By Robbin Laird
During my visit to 2nd Marine Aircraft Wing in July 2021, I had a chance to talk with MAG-31, notably the VMFA-115 Operations Officer, about their squadron’s time in Finland training with the Finnish Air Force last month.
Because I was in MCAS Cherry Point, and not at MCAS Beaufort, we did the discussion from a conference room at MCAS Cherry Point. The MAG-31 operations officer, Lt. Col. Waller and the VMFA-115 Operations Officer, Maj. Simmermon discussed the training effort with me.
Originally, VMFA-115 was to participate in a multi-national exercise, Arctic Challenge 2021. But because of COVID-19 restrictions, their engagement became a bilateral exercise with the Finnish Air Force.
This provided an important window on how one might modify training going forward.
What VMFA-115 learned was how the Finns fight.
How they operate their air force in a truly distributed manner. How they use their roads for landing sites; distributed logistical support and work under the shadow of Russian long-range fires.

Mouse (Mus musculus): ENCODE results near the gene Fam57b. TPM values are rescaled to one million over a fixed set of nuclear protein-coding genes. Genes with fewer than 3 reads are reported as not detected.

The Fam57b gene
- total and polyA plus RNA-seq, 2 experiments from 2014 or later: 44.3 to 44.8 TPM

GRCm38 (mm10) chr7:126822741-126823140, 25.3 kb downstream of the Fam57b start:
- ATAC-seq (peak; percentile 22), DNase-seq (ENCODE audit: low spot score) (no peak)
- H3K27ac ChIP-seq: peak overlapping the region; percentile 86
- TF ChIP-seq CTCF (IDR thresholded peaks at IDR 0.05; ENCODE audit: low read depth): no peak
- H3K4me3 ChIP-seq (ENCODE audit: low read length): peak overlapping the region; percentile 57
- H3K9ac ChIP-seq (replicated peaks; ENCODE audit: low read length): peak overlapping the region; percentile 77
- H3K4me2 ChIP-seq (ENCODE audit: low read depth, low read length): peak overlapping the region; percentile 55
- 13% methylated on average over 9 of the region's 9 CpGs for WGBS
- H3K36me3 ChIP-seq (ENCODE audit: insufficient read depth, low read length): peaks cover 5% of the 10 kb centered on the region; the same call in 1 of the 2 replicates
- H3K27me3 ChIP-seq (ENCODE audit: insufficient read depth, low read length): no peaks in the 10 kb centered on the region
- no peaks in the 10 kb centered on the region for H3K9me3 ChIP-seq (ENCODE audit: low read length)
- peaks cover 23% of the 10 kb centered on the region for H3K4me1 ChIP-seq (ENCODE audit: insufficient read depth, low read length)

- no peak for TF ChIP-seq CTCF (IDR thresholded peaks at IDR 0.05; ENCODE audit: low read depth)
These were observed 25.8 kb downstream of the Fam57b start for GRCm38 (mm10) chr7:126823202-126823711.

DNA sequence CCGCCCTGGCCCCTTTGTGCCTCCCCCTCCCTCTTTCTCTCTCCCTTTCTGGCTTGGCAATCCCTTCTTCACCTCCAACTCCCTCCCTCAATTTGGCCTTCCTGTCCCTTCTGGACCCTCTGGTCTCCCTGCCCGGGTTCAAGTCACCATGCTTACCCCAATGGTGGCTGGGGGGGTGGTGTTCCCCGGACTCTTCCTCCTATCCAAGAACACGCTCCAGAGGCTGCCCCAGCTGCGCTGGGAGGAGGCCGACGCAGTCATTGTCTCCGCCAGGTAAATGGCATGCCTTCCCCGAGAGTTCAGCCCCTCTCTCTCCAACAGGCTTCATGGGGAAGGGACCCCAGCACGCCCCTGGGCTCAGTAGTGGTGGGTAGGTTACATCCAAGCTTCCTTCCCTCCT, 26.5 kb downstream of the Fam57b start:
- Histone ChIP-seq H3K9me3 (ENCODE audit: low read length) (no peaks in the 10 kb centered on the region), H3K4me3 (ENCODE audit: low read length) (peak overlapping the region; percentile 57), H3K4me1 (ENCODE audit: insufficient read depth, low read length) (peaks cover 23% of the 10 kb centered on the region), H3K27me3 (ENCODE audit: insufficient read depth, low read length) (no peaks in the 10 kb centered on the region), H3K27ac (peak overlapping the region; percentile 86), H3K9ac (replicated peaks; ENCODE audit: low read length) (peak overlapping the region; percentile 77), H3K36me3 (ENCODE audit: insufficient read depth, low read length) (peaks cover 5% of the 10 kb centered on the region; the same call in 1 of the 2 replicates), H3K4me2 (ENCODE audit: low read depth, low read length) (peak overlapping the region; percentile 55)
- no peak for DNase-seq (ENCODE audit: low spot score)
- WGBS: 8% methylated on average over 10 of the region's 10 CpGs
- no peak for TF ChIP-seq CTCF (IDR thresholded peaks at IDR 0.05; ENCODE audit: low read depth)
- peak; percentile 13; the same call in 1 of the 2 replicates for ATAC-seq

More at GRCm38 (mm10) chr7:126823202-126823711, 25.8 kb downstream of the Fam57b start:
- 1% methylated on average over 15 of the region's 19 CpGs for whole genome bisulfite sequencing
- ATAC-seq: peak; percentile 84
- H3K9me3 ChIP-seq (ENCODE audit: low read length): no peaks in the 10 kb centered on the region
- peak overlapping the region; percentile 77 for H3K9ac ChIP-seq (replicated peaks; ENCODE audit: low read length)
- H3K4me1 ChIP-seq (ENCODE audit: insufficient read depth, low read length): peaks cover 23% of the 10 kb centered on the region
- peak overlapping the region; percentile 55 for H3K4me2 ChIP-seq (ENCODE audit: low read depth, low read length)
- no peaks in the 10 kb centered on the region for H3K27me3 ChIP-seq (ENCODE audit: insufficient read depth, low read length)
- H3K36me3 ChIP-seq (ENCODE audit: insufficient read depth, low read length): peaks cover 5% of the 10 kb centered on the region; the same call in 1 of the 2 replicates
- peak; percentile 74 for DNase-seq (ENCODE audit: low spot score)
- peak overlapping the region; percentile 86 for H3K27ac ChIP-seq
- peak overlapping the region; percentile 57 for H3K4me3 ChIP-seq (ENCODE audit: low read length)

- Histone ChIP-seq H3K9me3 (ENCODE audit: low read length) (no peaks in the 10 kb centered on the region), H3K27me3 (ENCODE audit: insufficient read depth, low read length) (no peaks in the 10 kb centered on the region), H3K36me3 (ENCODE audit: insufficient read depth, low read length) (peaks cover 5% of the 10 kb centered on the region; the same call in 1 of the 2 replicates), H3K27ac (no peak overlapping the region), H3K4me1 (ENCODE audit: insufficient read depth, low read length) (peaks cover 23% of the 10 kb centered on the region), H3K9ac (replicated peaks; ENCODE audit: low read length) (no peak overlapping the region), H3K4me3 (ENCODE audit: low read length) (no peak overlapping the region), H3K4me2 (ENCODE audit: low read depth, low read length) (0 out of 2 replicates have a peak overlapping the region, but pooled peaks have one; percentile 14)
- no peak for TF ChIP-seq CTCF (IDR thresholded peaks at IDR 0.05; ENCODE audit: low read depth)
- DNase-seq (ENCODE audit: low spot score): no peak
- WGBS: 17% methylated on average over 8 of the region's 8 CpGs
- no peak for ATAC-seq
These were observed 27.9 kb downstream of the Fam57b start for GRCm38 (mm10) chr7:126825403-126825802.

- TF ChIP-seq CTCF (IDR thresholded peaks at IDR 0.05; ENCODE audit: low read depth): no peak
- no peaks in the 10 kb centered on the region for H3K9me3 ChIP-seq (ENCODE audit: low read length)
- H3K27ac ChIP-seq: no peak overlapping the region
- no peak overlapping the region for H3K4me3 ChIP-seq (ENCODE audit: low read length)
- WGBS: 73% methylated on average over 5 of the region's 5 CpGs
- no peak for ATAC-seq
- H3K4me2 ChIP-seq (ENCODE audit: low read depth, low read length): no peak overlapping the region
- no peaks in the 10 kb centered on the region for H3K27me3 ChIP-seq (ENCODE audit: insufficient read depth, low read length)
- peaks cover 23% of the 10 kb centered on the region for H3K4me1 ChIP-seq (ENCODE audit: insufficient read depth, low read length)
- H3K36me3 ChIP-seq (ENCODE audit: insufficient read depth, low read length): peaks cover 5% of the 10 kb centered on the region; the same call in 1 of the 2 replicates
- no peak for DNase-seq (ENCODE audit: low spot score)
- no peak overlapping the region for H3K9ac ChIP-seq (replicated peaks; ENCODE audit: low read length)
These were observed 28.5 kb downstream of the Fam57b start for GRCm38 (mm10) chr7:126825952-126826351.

Clearly, Marines learning to fight as the Finns fight is a good thing, and part of the cross-learning process which is necessary for U.S. forces to be familiar with various concepts like distributed maritime operations, littoral operations in a contested environment, and expeditionary advanced base operations.
All concepts that provide an understanding of how to operate in the High North back to the Baltic Sea.
This is how Maj. Simmermon put the experience:
“A year ago, we were preparing for Arctic Challenge 21. If we had participated in an Arctic Challenge exercise, it would have been a big mission planning exercise and very scripted.
“We would have most likely used our own tactics and tried to incorporate into what the other countries were doing for their own tactics.”
“But it became a bilateral exercise called ILVES. We were able to train with them in their tactics. A great tactic VMFA-115 was able to observe was the Finns diverting and spreading out to reduce the effects from a potential strike on their location. They showed us how they’re able to set up expeditionary arresting gear, where they put their support and how they taxi the aircraft.
“We then had one of their instructor pilots get in their simulator with us, where we practiced road landings which was a relatively benign mission, really; just taking off and landing on small, short expeditionary runways.